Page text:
Book reviews by Dominic Stevenson
John Lanchester – Capital (Faber and Faber)
Alice Furse – Everybody Knows This Is Nowhere (Burning Eye Books)
Christmas has been and gone. The seemingly never ending hours in the car, the aching arms from lugging presents to relative’s houses, and the cramps from the endless mountain of Brazil nuts and the red foiled chocolates that no one wants, are gone. All that hassle for a day that was all over before it really began.
The silver lining though is that you undoubtedly made a New Year’s resolution to read more. To make sure that you were at the cutting edge of literature, and to keep the promise to yourself that when you get the odd snatched moments of peace – you will devote them to reading.
Capital, by John Lanchester, has recently has the small screen treatment – but don’t let that put you off indulging in this epic tale of London’s fictional Pepys Road. Pepys was of course a great diarist, and this novel forms a curious diary of five main characters, with an exceptionally high number of secondary characters.
When staring at this book’s cover, I thought it would overpower me and I’d struggle to really invest in the characters. However, once Petunia, Roger, Ahmed and Rohinka, and Freddy get under your skin then it seems impossible that you’ve not moved into Pepys Road yourself.
While not the most original or transformative book you’ll read in your lifetime, it is a story told about the stories of people – and for that alone it carries a magic.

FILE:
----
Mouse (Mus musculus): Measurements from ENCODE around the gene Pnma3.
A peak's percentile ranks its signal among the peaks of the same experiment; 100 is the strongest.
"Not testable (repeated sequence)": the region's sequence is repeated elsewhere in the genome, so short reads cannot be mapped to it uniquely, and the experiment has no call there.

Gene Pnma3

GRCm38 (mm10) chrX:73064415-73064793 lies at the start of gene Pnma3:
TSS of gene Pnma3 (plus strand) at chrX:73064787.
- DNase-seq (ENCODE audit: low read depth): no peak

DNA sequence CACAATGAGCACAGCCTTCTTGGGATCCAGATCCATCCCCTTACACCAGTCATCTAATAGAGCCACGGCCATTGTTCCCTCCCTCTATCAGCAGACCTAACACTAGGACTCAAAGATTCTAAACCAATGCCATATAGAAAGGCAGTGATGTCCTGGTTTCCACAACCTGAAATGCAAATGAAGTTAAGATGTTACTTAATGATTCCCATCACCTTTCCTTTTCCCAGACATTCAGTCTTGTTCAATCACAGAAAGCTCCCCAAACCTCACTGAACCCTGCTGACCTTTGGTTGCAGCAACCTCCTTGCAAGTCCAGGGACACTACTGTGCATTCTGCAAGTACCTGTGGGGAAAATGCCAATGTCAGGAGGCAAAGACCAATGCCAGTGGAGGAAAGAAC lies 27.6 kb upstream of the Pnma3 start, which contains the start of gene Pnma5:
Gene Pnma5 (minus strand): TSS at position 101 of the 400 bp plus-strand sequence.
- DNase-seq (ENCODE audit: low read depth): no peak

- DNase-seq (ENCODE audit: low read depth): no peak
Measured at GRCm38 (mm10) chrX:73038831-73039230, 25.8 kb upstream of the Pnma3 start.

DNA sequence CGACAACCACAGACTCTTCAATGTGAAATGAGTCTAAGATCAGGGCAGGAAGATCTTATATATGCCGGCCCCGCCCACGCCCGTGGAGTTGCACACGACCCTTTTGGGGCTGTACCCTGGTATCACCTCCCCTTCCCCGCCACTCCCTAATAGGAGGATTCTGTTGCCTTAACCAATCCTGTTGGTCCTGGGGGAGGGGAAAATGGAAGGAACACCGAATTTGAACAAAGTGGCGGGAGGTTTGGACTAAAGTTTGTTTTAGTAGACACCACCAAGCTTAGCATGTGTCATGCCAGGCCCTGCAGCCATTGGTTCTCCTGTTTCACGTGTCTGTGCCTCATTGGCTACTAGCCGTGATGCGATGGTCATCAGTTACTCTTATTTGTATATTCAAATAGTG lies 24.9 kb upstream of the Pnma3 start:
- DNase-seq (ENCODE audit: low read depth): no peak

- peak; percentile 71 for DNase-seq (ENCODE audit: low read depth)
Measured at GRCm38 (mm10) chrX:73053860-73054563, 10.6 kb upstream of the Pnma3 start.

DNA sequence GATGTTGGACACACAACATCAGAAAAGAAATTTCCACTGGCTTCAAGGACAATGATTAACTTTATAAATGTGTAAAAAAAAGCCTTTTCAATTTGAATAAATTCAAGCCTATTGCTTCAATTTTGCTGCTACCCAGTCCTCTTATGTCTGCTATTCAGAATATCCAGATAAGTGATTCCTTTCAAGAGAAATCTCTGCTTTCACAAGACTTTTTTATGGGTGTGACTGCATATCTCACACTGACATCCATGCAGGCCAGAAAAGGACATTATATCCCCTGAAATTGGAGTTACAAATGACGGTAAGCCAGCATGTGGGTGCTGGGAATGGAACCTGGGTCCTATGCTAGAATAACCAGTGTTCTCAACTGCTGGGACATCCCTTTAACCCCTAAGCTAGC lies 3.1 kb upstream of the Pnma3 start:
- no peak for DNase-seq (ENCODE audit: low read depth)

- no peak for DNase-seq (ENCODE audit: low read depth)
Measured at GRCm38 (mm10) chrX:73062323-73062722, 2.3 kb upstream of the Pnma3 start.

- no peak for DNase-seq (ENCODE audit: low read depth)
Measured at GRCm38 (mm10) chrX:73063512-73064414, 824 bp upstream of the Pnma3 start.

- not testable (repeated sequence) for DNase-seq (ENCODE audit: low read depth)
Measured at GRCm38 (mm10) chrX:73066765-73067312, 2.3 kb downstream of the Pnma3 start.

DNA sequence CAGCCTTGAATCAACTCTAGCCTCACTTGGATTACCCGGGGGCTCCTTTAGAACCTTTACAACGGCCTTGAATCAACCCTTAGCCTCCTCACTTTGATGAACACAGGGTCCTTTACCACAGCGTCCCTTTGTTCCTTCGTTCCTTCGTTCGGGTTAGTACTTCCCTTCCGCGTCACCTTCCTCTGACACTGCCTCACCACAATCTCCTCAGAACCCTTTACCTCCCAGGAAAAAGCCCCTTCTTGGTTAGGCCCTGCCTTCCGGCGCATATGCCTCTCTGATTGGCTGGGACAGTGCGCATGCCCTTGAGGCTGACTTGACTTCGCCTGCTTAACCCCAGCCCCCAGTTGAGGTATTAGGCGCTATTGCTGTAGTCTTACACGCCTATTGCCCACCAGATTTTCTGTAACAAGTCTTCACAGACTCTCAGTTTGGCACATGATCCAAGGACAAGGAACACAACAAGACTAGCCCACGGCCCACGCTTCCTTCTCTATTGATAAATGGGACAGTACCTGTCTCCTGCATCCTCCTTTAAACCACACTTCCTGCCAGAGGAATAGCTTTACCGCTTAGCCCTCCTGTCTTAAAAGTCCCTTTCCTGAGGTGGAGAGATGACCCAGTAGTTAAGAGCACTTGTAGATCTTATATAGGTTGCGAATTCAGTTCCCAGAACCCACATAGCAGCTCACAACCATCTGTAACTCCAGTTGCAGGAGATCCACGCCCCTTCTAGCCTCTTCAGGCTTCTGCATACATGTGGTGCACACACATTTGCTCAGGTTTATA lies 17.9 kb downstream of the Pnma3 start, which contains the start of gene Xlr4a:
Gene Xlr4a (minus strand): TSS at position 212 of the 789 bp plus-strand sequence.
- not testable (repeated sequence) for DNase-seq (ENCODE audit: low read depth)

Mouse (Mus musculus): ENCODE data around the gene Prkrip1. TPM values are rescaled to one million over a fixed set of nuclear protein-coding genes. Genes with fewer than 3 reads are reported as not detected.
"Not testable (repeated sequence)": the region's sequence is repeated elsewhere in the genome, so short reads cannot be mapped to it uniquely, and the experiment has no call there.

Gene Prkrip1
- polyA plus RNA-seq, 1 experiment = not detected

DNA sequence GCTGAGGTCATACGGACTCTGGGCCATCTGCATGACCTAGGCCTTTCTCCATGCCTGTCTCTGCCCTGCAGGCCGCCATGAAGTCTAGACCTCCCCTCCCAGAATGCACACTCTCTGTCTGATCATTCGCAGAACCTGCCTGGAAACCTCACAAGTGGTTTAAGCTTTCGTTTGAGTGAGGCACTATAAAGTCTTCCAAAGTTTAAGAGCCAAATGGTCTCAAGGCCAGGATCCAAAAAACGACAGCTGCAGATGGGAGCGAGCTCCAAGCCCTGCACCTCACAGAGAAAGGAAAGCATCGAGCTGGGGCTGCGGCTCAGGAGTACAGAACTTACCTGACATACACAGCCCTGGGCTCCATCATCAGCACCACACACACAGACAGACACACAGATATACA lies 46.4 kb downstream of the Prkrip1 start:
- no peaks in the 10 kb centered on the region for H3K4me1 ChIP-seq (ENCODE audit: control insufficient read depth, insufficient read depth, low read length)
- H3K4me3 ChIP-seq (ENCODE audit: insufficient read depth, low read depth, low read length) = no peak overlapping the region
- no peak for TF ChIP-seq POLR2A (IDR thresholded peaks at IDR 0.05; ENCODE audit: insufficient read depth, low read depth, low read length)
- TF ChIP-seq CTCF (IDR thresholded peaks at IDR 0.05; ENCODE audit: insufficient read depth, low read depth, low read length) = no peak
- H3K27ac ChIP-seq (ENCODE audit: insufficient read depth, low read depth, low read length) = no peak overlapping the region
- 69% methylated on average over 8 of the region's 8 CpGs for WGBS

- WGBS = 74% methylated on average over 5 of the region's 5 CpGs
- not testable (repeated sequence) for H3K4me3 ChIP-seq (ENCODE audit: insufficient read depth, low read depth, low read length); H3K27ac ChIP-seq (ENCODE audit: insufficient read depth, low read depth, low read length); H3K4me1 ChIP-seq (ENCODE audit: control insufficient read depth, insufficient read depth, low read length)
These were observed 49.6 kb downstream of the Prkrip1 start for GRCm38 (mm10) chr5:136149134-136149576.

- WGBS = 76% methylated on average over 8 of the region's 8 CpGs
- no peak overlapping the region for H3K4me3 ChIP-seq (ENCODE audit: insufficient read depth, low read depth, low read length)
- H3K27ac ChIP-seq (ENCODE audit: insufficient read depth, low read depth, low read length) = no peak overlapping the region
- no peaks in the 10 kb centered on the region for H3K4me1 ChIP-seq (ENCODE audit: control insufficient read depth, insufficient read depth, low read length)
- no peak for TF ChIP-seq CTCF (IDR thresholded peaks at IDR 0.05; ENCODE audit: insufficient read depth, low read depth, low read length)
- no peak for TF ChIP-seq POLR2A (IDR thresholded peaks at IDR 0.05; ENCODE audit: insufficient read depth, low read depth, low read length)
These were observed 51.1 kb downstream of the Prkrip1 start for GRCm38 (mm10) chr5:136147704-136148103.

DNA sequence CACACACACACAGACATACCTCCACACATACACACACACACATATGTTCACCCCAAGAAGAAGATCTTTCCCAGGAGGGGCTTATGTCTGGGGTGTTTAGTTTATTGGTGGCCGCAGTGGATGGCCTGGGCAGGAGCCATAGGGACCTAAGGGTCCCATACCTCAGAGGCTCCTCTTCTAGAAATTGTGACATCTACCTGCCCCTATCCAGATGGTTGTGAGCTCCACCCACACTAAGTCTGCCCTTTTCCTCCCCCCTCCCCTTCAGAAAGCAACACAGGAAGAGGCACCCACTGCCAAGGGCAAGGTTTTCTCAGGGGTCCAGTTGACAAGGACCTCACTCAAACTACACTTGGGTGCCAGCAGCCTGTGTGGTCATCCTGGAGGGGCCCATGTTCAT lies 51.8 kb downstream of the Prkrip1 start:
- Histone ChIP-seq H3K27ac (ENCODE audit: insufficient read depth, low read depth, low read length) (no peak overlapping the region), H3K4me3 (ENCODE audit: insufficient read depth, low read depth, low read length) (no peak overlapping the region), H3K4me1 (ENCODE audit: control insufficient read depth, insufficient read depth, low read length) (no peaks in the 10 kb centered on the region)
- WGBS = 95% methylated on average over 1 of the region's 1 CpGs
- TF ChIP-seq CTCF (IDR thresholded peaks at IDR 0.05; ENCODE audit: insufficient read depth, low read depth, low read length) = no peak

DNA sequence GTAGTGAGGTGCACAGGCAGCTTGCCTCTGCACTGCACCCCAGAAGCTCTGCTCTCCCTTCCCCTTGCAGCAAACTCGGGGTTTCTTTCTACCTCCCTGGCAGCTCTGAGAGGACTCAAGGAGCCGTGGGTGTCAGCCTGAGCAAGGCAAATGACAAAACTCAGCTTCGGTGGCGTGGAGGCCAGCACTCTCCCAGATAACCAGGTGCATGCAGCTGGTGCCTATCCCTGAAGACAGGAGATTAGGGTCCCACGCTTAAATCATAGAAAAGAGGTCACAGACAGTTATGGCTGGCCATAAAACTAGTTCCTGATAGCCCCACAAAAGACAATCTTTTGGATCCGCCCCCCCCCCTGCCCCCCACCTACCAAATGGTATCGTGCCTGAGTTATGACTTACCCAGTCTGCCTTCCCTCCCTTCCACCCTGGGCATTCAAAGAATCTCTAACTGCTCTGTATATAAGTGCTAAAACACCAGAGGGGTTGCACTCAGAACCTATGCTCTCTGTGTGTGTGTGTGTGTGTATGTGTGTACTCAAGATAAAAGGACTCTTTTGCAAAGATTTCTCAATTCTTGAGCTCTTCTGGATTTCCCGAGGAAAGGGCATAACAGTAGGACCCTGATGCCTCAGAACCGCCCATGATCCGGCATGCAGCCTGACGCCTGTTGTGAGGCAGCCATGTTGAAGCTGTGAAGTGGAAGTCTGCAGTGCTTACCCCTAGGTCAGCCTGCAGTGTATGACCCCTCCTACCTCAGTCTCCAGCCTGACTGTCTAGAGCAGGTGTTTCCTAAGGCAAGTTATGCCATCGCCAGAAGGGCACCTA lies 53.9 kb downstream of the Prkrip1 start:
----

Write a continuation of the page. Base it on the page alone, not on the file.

The book satisfies our voyeuristic desire to know what our neighbours are up to. Lanchester invites us into that screaming match in the lounge, he lets us know why she was crying on his doorstep, and it tells us why the builder is whistling a merry tune. While Potteresque in depth Capital remains engaging throughout – something that few novels of that length achieve.
At the start of a new year, the time when we try and muster the best of ourselves against the back drop of mince pie babies still gestating in our stomachs, it’s important to try and find perspective.
In her debut novel, Everybody Knows This Is Nowhere, Alice Furse stunningly, and with a grace that many more mature authors will never muster, depicts the slow descent of her protagonist into the kind of sadness that we all fear – the inevitable acceptance that this is it.
Furse is Orwellian in her depiction of our contemporary landscape, capturing the mundane of the everyday and scrawling life all over it in luminous letters. She will make you weep and laugh in equal measure, and hold a mirror to your face that will all too often reveal the uncomfortable home truths. And for those who believe that small town Britain too rarely makes it into a cultural landscape, often focussed on the bigger cities, you’ll delighted.
Debut novels sometimes have an element of rambling about them, but this sharp focused work hooks you. It is a superb read – one of those books that you fear reading because you know that as you plough through it, and you see the last few pages emerging quicker than your hopes and dreams for the characters, you will miss it when it’s gone.